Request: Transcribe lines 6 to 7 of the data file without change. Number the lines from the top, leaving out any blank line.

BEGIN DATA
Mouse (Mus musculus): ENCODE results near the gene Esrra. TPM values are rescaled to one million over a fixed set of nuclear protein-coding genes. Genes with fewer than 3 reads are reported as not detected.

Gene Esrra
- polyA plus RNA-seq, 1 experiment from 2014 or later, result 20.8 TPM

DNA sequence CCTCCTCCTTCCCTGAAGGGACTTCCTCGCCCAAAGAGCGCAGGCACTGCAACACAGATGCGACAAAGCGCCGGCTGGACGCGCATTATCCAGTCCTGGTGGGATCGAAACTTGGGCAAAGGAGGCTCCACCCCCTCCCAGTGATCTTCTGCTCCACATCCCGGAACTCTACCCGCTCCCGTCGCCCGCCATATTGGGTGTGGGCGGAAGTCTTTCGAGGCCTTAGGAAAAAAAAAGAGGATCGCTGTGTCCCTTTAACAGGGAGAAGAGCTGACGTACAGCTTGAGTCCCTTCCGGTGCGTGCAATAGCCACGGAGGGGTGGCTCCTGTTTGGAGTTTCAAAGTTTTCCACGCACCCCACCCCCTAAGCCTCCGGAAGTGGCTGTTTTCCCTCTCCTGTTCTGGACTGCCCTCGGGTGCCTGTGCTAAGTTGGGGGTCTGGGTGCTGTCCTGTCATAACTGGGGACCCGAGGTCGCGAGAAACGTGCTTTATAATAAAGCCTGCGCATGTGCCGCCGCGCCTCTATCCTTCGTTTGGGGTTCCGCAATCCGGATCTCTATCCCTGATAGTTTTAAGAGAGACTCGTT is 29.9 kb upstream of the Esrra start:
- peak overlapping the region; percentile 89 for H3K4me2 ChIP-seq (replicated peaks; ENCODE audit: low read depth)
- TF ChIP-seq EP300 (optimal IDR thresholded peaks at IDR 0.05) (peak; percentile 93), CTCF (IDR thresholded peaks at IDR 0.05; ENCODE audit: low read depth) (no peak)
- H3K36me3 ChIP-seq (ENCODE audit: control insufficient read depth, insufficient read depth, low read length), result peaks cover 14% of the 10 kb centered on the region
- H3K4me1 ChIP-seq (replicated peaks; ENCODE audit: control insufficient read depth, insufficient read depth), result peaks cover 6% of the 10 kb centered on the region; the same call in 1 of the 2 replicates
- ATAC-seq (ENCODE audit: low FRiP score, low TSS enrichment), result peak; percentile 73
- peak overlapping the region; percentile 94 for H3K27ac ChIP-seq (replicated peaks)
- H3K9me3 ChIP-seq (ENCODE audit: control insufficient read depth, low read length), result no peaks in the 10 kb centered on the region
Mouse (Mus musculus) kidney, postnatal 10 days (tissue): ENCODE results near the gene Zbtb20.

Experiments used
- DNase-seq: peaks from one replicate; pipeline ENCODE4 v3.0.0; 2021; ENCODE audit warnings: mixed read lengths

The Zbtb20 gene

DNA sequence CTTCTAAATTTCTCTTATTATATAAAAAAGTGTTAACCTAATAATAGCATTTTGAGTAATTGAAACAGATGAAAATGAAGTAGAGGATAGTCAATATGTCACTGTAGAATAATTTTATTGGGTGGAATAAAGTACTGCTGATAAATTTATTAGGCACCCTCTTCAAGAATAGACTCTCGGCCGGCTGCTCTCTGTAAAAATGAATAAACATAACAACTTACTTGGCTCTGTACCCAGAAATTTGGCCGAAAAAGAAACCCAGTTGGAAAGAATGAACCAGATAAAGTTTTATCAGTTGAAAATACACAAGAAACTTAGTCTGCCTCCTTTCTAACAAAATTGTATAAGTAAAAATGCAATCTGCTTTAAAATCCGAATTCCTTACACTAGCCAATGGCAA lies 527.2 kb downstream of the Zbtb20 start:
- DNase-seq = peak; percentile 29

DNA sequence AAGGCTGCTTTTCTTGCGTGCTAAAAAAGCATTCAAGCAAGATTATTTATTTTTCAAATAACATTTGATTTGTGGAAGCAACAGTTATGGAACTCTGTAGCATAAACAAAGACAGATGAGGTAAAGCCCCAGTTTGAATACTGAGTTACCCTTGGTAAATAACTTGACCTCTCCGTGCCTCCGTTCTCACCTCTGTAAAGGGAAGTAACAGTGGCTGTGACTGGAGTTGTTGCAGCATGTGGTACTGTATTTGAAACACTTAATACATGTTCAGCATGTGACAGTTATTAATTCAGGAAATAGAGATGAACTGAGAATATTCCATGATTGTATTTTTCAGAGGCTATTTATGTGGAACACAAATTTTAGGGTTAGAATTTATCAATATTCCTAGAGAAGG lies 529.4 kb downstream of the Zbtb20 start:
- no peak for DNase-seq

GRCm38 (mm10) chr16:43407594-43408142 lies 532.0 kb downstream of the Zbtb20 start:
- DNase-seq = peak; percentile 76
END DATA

- TF ChIP-seq EP300 (optimal IDR thresholded peaks at IDR 0.05) (peak; percentile 93), CTCF (IDR thresholded peaks at IDR 0.05; ENCODE audit: low read depth) (no peak)
- H3K36me3 ChIP-seq (ENCODE audit: control insufficient read depth, insufficient read depth, low read length), result peaks cover 14% of the 10 kb centered on the region